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Rogers Considers Cutting Subsidies on Smartphones Such as the iPhone [Update]

Rogers CEO Nadir Mohamed believes it is time for Canadian carriers to look into reducing smartphone subsidies, he said at the company’s annual general meeting in Toronto, reports The Globe and Mail:

Mr. Mohamed said Rogers is the first in Canada to tackle the subsidy issue, because of its position as the industry’s market leader. He said when smartphones first came to market, it was essentially a choice between a BlackBerry and an iPhone, and customers expected subsidies in exchange for their heavy use.

But with a host of new competitors offering lower-cost products – such as Sony, HTC and Samsung – Mr. Mohamed said the companies will be able to better match phones with customers.

Just yesterday Rogers announced its 2012 Q1 earnings, where it was reported wireless voice revenue was on the decline but offset by higher data revenue. It was also revealed iPhone activations increased by 35% compared to the year ago quarter.

An anonymous shareholder at the AGM raised the same issue to Rogers as to why they continued to pay for iPhone subsidies–when customers are eagerly lining up for Apple’s smartphone. Apple announced $11.6 billion in profit yesterday for its 2012 second quarter, and derived more than half of revenue from its 35.1 million iPhone sales.

Mohamed mentioned as people start out with cheaper introductory smartphones and smaller bucket data plans, Rogers can even eventually steer them towards higher-end products and richer data plans.

“People want to start out with smaller buckets of data as a way to get into the category,” he said. “This business hasn’t used segmentation, which is a standard piece of business in other parts [of our business]. You will see that going forward as we start targeting different segments.”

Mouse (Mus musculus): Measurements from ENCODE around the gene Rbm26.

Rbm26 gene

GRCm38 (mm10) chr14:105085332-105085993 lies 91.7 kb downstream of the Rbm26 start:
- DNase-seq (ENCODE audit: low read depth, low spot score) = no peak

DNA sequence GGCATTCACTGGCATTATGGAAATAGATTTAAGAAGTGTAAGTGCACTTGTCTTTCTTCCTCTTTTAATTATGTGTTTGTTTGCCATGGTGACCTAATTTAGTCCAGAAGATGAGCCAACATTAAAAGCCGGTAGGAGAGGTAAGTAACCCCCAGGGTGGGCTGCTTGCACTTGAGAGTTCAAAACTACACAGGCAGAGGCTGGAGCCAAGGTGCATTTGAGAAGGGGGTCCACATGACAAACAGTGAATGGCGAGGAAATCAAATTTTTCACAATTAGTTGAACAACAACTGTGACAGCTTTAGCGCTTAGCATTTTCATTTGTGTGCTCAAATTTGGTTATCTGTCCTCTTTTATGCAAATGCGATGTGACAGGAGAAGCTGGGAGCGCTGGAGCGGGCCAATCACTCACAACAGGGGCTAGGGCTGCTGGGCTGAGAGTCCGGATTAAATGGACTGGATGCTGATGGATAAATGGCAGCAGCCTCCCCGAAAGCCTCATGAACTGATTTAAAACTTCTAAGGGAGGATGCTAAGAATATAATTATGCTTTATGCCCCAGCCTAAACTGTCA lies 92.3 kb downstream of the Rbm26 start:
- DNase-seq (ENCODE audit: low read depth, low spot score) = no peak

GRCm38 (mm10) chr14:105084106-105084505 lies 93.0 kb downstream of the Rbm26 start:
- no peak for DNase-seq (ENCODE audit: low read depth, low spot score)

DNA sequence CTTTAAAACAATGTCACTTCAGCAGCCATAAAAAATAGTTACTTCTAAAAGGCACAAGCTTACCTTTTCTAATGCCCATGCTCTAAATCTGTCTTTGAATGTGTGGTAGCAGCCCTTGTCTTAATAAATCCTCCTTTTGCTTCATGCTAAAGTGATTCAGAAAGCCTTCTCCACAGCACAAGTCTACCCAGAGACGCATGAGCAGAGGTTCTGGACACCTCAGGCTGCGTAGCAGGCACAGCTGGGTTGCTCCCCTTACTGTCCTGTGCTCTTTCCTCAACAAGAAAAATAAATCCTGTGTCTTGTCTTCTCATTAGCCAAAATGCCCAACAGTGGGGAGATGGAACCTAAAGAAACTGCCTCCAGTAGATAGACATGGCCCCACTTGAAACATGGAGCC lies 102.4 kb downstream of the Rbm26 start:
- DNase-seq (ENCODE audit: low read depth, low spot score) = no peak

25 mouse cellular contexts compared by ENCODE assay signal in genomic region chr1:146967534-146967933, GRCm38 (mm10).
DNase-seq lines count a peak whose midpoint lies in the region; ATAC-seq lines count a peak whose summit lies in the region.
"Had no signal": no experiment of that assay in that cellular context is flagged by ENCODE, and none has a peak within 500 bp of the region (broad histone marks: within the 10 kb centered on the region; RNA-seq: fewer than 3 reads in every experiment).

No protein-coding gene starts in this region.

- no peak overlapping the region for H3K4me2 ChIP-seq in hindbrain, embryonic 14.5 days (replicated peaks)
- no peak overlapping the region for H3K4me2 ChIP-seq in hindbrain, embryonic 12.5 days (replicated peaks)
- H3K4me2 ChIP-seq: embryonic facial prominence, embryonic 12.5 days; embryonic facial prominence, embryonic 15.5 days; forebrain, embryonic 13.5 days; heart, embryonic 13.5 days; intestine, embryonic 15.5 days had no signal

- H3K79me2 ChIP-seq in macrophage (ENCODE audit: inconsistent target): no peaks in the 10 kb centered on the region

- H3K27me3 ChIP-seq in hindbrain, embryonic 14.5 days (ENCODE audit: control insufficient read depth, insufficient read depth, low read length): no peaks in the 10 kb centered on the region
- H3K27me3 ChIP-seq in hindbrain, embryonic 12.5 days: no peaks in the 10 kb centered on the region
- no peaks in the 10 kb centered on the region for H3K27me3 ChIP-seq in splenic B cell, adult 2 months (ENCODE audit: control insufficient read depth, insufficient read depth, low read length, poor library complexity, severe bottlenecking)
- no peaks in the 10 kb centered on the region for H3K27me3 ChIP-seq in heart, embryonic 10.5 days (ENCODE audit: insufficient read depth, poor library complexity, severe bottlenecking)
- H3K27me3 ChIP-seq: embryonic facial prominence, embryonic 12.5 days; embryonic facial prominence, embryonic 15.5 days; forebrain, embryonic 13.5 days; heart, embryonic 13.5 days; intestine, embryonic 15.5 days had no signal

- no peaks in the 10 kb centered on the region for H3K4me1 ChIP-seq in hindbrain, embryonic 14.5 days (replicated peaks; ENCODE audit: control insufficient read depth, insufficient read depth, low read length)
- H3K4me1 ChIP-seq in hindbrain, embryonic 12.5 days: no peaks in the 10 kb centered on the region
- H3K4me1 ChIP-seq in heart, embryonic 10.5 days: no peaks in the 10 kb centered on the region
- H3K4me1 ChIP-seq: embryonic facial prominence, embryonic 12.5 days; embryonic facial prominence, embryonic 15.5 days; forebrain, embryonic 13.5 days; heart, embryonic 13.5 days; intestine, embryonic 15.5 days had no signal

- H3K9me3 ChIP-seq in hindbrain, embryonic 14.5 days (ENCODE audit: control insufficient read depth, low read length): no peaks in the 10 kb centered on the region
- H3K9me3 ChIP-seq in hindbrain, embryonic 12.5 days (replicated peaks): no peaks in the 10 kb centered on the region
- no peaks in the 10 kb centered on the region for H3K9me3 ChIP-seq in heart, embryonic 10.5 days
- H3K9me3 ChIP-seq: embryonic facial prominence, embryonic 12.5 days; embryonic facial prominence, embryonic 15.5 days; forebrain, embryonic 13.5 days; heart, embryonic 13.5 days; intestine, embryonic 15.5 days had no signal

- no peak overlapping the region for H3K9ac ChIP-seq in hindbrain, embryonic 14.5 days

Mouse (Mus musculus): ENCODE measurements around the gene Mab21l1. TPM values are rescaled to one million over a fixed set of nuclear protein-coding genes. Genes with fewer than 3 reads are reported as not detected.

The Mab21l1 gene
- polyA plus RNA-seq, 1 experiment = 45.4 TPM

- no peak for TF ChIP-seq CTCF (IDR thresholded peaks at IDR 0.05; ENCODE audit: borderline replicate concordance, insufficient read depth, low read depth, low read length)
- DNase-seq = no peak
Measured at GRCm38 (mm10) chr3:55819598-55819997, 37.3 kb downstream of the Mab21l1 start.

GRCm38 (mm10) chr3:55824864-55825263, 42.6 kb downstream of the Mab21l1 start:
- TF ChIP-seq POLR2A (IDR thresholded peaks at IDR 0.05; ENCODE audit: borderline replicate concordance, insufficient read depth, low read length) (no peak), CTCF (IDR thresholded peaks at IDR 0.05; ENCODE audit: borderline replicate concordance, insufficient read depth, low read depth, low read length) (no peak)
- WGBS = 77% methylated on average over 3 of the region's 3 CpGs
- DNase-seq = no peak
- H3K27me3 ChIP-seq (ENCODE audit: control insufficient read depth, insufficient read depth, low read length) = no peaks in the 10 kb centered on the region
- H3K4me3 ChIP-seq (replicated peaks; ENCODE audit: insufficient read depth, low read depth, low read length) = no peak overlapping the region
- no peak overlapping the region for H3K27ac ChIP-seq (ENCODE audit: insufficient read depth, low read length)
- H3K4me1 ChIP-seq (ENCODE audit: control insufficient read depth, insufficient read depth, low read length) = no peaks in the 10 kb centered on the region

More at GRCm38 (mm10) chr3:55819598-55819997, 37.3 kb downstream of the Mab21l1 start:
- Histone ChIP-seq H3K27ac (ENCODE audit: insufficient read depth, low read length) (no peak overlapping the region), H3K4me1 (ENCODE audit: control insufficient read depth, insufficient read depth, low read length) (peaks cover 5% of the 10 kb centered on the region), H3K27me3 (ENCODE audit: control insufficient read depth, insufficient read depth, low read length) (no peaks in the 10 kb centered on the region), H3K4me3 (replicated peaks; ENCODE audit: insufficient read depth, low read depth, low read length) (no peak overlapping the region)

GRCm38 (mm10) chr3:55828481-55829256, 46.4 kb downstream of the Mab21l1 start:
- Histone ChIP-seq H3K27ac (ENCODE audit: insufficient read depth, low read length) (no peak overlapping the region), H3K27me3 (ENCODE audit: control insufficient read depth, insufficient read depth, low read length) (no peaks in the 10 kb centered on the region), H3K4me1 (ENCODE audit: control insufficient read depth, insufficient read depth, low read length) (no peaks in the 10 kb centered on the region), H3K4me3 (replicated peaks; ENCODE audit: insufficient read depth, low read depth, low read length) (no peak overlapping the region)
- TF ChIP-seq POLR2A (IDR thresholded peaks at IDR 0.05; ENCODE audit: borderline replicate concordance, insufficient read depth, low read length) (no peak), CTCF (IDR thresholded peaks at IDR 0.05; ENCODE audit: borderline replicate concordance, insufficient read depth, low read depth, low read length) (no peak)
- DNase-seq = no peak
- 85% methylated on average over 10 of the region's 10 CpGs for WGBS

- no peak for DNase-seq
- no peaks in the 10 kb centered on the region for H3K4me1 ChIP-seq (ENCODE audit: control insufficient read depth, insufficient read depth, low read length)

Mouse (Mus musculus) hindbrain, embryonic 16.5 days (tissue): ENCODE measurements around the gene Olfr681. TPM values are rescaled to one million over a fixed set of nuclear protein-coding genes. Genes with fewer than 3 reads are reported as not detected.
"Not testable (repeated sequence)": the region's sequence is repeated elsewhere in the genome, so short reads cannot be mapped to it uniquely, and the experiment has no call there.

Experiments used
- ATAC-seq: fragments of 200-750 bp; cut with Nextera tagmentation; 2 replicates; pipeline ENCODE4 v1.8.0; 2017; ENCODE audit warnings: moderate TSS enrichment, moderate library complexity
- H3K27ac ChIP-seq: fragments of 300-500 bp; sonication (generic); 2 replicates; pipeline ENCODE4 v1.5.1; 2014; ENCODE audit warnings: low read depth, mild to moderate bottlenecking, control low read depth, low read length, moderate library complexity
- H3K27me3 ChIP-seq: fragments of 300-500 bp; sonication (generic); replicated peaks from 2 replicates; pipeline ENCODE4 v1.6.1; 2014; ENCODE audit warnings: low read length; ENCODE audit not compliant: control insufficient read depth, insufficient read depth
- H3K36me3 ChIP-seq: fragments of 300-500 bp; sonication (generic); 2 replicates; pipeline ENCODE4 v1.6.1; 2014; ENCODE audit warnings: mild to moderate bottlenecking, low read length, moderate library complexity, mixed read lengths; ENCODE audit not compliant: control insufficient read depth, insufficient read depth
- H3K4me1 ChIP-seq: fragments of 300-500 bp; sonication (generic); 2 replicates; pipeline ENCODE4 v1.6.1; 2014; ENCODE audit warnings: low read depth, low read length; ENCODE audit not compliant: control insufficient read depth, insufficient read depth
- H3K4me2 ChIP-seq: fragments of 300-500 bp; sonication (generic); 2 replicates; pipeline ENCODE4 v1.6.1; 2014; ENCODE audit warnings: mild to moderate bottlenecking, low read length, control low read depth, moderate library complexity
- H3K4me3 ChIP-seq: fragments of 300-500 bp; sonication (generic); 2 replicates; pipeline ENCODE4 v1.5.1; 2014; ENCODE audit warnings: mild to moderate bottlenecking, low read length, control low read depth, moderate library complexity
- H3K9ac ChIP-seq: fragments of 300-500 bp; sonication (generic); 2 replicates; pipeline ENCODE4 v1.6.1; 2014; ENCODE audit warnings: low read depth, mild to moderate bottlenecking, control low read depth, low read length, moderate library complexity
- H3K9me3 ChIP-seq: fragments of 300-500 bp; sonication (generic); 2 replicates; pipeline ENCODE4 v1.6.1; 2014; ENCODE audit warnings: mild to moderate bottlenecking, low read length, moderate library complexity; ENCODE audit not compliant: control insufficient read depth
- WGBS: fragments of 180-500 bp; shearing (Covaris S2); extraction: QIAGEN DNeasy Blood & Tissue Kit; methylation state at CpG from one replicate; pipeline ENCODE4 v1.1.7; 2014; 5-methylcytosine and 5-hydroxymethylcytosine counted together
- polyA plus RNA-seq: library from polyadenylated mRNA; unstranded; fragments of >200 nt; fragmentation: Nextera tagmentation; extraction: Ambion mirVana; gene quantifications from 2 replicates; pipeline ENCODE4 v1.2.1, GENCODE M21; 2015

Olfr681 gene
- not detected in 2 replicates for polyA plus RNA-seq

Are consumers willing to pay full price for the iPhone? Of course. We’ve seen line ups for unlocked iPhones outside Apple Stores. But on the other hand there are those that always want to sign contracts to get a subsidized device.

What’s your take? Reduce subsidies along with contracts and go back to the good ol’ days?

Update 1: Rogers contacted us and forwarded the exact details of Nadir’s talk at the AGM. He did not refer to eliminating subsidies rather reducing them. Full text below:

HUGO MILLER, BLOOMBERG: Will subsidies keep rising (muffled)?

NADIR: I would differentiate between the amount of the subsidy in terms of the absolute dollar versus the rate per device.  We have not seen the rate per device going up. In fact, I would say the mix over time will lead to a lower blended cost for subsidy, quite apart from whether an individual supplier will lower the subsidy or not. It’s a mix issue. One thing we have learned that applies to every business is that the more choice there is, the more likely you’ll see that the prices come down. As a service provider, I just see a lot more choice going forward than we have had in the last ten years.